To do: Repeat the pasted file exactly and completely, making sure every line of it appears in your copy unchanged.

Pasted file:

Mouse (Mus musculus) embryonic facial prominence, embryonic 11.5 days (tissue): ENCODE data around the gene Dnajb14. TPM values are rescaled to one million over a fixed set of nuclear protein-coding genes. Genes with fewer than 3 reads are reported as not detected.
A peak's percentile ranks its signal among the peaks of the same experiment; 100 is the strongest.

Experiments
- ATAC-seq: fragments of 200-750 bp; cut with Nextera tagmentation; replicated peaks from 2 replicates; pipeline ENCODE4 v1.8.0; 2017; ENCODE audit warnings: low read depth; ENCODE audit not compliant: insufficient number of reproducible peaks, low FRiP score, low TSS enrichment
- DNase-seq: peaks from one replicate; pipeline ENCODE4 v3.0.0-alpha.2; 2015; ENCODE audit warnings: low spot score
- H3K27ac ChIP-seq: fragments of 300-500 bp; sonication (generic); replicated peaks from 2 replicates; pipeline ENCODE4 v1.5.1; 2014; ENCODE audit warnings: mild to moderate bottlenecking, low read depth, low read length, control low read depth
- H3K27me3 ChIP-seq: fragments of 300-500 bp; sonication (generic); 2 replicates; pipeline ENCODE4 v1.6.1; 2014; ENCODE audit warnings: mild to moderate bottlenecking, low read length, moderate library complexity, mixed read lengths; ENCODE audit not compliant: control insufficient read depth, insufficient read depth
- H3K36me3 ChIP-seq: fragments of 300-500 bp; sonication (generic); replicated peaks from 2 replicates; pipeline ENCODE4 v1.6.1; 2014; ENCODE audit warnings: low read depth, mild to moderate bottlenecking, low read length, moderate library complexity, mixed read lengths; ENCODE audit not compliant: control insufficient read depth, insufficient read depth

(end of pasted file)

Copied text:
Mouse (Mus musculus) embryonic facial prominence, embryonic 11.5 days (tissue): ENCODE data around the gene Dnajb14. TPM values are rescaled to one million over a fixed set of nuclear protein-coding genes. Genes with fewer than 3 reads are reported as not detected.
A peak's percentile ranks its signal among the peaks of the same experiment; 100 is the strongest.

Experiments
- ATAC-seq: fragments of 200-750 bp; cut with Nextera tagmentation; replicated peaks from 2 replicates; pipeline ENCODE4 v1.8.0; 2017; ENCODE audit warnings: low read depth; ENCODE audit not compliant: insufficient number of reproducible peaks, low FRiP score, low TSS enrichment
- DNase-seq: peaks from one replicate; pipeline ENCODE4 v3.0.0-alpha.2; 2015; ENCODE audit warnings: low spot score
- H3K27ac ChIP-seq: fragments of 300-500 bp; sonication (generic); replicated peaks from 2 replicates; pipeline ENCODE4 v1.5.1; 2014; ENCODE audit warnings: mild to moderate bottlenecking, low read depth, low read length, control low read depth
- H3K27me3 ChIP-seq: fragments of 300-500 bp; sonication (generic); 2 replicates; pipeline ENCODE4 v1.6.1; 2014; ENCODE audit warnings: mild to moderate bottlenecking, low read length, moderate library complexity, mixed read lengths; ENCODE audit not compliant: control insufficient read depth, insufficient read depth
- H3K36me3 ChIP-seq: fragments of 300-500 bp; sonication (generic); replicated peaks from 2 replicates; pipeline ENCODE4 v1.6.1; 2014; ENCODE audit warnings: low read depth, mild to moderate bottlenecking, low read length, moderate library complexity, mixed read lengths; ENCODE audit not compliant: control insufficient read depth, insufficient read depth